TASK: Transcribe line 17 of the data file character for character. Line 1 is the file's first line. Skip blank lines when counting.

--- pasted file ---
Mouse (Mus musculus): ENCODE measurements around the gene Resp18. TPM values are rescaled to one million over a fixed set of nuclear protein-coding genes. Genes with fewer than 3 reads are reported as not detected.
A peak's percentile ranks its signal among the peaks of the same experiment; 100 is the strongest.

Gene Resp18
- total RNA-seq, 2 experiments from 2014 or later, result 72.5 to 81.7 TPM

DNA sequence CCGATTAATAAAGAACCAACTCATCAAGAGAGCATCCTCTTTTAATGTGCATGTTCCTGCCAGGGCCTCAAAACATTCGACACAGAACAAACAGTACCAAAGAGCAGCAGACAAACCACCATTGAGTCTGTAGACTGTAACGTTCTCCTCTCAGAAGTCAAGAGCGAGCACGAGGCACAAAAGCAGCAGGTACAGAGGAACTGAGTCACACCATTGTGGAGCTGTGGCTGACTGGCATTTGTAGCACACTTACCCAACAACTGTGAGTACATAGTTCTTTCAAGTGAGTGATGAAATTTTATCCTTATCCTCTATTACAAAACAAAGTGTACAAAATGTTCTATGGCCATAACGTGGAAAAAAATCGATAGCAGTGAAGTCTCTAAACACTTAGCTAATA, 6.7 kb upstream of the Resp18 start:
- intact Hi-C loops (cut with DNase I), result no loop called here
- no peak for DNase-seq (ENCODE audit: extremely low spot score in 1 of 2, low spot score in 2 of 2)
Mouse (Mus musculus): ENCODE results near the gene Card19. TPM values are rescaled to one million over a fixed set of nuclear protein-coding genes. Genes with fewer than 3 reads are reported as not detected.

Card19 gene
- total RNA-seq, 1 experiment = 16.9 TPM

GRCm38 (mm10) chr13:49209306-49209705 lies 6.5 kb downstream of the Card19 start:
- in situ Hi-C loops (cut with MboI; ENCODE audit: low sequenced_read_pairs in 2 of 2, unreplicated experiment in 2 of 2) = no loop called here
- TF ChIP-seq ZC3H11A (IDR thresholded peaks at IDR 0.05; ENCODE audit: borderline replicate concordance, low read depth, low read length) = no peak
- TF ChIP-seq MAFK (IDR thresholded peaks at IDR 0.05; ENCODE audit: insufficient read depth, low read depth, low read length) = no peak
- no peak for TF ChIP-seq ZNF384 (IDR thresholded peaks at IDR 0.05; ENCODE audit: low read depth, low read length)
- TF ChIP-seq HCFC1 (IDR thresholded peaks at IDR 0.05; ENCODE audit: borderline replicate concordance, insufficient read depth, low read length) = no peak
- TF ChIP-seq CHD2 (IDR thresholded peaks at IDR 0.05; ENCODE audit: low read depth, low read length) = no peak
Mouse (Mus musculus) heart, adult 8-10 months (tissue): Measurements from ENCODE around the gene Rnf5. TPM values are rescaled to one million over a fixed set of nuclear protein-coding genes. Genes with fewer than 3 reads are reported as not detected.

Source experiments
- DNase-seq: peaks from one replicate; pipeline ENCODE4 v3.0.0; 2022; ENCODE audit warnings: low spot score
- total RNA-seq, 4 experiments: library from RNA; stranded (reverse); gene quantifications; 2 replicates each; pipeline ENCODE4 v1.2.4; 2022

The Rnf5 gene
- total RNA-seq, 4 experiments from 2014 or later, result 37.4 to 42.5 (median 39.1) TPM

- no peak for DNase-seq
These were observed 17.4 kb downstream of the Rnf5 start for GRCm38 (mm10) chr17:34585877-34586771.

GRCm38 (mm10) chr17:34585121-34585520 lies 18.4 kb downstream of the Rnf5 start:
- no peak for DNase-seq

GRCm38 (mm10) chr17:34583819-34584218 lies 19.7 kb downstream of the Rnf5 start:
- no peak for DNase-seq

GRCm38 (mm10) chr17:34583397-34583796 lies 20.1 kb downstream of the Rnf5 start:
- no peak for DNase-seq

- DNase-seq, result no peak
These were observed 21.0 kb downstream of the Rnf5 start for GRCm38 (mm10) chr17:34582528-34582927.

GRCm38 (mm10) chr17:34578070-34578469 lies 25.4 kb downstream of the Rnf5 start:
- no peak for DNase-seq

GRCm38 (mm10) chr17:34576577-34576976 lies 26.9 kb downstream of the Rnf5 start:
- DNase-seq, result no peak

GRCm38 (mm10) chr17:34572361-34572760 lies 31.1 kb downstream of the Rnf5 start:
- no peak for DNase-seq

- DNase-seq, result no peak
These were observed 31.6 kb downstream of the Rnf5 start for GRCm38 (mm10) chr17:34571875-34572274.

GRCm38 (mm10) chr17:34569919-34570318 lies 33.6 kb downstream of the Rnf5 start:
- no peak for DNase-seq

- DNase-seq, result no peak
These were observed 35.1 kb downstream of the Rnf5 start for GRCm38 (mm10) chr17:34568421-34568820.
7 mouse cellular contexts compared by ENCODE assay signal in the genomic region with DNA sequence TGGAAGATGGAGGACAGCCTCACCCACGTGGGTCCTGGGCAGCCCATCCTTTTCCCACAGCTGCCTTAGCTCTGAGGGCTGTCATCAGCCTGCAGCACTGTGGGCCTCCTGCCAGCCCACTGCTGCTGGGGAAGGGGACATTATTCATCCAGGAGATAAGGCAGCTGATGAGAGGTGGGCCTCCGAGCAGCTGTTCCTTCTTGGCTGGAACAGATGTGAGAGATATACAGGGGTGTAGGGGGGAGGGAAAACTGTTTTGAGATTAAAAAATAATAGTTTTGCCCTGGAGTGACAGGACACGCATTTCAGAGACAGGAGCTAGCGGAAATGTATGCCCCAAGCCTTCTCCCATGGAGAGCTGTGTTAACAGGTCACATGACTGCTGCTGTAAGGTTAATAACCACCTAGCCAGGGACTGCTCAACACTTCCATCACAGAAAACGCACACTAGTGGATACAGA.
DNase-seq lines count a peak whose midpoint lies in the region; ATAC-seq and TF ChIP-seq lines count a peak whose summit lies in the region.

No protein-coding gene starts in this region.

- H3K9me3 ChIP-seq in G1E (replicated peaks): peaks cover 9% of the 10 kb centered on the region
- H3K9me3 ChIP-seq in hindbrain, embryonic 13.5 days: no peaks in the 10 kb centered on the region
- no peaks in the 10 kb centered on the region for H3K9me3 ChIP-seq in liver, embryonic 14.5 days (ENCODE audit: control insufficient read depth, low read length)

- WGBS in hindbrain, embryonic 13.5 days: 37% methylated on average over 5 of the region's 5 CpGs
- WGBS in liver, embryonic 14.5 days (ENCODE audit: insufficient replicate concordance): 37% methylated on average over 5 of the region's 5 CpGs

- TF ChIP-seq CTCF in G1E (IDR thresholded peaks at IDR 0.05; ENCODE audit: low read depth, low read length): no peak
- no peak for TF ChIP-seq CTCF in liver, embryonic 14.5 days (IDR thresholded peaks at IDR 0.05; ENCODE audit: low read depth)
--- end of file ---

- TF ChIP-seq CHD2 (IDR thresholded peaks at IDR 0.05; ENCODE audit: low read depth, low read length) = no peak